The history of sustainable development in the United Nations dates back to the United Nations Conference on the Human Environment, held in Stockholm, Sweden, in 1972. The United Nations Conference on the Human Environment was the UN's first major conference on the issue of the environment. The conference adopted the which set out principles for the preservation and enhancement of the human environment, with recommendations for international environmental action. The Conference also created the United Nations Environment Programme (UNEP), the first UN programme focused solely on environmental issues.
Twenty years later, at the historic Earth Summit in Rio de Janeiro, Brazil in 1992, the United Nations sought to help Governments rethink economic development and find ways to stop polluting the planet and depleting it's natural resources.
The two-week "Earth Summit" was the climax of a process that had begun in December 1989, of planning, education and negotiations among all Member States of the United Nations, leading to the adoption of Agenda 21, an official global consensus on development and environmental cooperation.
Basic to Agenda 21 was the acknowledgement that protecting the environment required collaboration across boundaries. Agenda 21 was meant to reflect an international consensus to support and supplement national strategies and plans for sustainable development. It called for all States to participate in improving, protecting and better managing ecosystems, and taking common responsibility for the future.
The Earth Summit also produced the, which had 27 principles, on new and equitable partnerships and development through cooperation among States, social sectors and individuals. They reflected human beings’ responsibility for sustainable development; the right of States to use their own resources for their environmental and development policies; and the need for State cooperation in poverty eradication and environmental protection. The idea was that States must act in a spirit of global partnership to conserve, protect and restore the integrity of the Earth’s ecosystem
At the historic Rio conference, 172 Governments (108 represented by heads of State or Government) adopted three major agreements to guide future approaches to development: Agenda 21, the Rio Declaration, and also the Statement of Forest Principles, a set of principles to underpin the sustainable management of forests worldwide. In addition, two legally binding instruments were opened for signature at the Summit: the United Nations Framework Convention on Climate Change and the Convention on Biological Diversity. Moreover, negotiations began on the Convention to Combat Desertification, which was opened for signature in October 1994 and entered into force in December 1996.The Rio conference stood out from other UN conferences by its size and the range of problems studied. The United Nations worked in Rio de Janerio to help governments think about economic development and find ways to end the destruction of irreplaceable natural resources and the pollution of the planet.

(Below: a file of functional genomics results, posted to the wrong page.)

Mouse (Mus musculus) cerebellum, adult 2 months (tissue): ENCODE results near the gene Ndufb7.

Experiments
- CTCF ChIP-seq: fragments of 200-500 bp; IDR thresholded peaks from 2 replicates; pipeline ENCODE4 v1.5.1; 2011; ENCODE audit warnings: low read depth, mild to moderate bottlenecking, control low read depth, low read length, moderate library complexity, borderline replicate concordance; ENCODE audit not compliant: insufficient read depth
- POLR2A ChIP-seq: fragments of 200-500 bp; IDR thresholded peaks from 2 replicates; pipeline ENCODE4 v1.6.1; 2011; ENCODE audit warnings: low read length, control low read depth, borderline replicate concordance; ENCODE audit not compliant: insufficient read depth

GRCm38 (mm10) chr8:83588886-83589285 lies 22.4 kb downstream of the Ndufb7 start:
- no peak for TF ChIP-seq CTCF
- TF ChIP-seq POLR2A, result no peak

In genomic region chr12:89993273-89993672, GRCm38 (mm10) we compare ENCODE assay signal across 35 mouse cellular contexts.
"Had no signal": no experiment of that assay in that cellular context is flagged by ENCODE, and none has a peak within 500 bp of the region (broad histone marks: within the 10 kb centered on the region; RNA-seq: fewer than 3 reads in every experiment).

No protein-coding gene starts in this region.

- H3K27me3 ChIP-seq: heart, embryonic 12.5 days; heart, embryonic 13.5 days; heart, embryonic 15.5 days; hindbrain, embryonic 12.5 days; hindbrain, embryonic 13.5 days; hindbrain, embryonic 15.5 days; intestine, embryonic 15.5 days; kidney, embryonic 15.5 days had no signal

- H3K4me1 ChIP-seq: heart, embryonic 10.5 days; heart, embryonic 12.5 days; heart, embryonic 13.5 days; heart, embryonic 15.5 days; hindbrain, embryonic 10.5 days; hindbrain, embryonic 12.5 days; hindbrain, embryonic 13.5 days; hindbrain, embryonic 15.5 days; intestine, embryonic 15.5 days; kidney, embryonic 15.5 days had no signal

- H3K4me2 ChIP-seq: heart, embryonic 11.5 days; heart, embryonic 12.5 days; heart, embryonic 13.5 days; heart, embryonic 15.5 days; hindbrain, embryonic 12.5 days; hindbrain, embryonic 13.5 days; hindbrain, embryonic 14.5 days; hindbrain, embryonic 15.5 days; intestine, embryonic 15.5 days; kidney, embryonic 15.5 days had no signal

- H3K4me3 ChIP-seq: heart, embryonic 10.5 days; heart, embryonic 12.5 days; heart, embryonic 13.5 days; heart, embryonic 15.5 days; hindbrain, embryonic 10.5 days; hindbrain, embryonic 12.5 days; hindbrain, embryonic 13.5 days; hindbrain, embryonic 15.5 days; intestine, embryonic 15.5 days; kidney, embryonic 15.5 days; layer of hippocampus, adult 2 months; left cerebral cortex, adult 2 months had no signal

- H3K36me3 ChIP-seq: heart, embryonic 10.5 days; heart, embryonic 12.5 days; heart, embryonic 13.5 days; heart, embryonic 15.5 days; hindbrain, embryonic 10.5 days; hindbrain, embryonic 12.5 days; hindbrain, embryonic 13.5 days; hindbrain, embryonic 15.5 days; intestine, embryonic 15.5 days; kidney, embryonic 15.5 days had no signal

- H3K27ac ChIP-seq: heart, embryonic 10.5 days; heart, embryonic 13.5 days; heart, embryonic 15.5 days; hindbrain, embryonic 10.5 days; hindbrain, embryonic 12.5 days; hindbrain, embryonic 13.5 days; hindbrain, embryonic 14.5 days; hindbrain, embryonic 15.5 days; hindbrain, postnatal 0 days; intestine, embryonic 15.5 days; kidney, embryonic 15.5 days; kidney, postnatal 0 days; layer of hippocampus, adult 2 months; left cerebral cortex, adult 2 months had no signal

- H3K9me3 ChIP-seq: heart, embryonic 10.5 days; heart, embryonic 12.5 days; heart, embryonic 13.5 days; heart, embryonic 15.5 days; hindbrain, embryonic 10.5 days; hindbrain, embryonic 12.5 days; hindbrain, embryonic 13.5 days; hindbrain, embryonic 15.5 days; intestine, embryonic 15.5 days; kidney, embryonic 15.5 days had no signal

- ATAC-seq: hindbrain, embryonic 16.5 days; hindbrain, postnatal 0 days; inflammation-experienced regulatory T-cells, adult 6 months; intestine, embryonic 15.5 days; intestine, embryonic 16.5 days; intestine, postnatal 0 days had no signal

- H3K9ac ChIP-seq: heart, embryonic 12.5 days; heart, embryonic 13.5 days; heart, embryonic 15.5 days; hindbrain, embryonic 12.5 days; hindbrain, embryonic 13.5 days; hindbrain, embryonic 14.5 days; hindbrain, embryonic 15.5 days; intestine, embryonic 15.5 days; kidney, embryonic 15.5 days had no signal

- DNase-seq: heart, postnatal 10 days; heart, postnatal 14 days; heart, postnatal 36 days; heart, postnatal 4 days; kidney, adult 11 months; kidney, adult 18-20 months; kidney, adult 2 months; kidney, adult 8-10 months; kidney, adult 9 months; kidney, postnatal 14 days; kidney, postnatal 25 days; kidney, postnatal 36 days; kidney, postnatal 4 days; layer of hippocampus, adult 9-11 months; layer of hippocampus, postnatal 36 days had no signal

In 1997, a Special Session of the General Assembly devoted to the environment, also known as 'Earth Summit + 5' examined the implementation of Agenda 21 and proposed a
Three years later, in 2000, the Millennium Summit established the
This was followed in 2012, in Rio, by the United Nations Conference on Sustainable Development, also called Rio + 20.
In 2013, two years before the deadline which had been set to meet the Millenium Development Goals, a Special Event was held in New York, at which Member States agreed to convene a High-level Summit in September 2015 to adopt a new set of goals which would build on the foundations laid by the Millennium Development Goals.
Two years later, in 2015, the United Nations Summit on Sustainable Development gave birth to Agenda 2030 and its .
THE SUSTAINABLE DEVELOPMENT GOALS (SDGS) AND THE ENVIRONMENT
Since the landmark 1972 Stockholm Conference on the Human Environment, the issue of the environment has been placed within the framework of sustainable development. All of the UN's Sustainable Development Goals (SDGs) have some connection to the environment. The SDGs with a direct connection are Goal 6 (Clean Water and Sanitation), Goal 7 (Affordable and Clean Energy), Goal 11 (Sustainable Cities and Communities), Goal 12 (Responsible Consumption and Production), Goal 13 (Climate Action), Goal 14 (Life Below Water), and Goal 15, (Life on Land).
The UN system, together with partners, is working to help accelerate climate action and assist countries in limiting climate change and to achieve the goals of the Paris Agreement. From renewable energy to food security, to jobs and safe water, the UN is promoting a more sustainable and prosperous world for everyone.
The Climate Action Summit, convened in 2019, brought together representatives of governments, businesses and civil society that resulted in an array of initiatives to further climate action. These initiatives, comprised of coalitions of participants from the public and private sectors, are going forward and are producing results.
At COP 21 in Paris, on 12 December 2015, Parties to the UNFCCC reached a landmark agreement to combat climate change and to accelerate and intensify the actions and investments needed for a sustainable low carbon future. The central aim of the Paris Agreement is to strengthen the global response to the threat of climate change by keeping a global temperature rise this century well below 2 degrees Celsius above pre-industrial levels and to pursue efforts to limit the temperature increase even further to 1.5 degrees Celsius.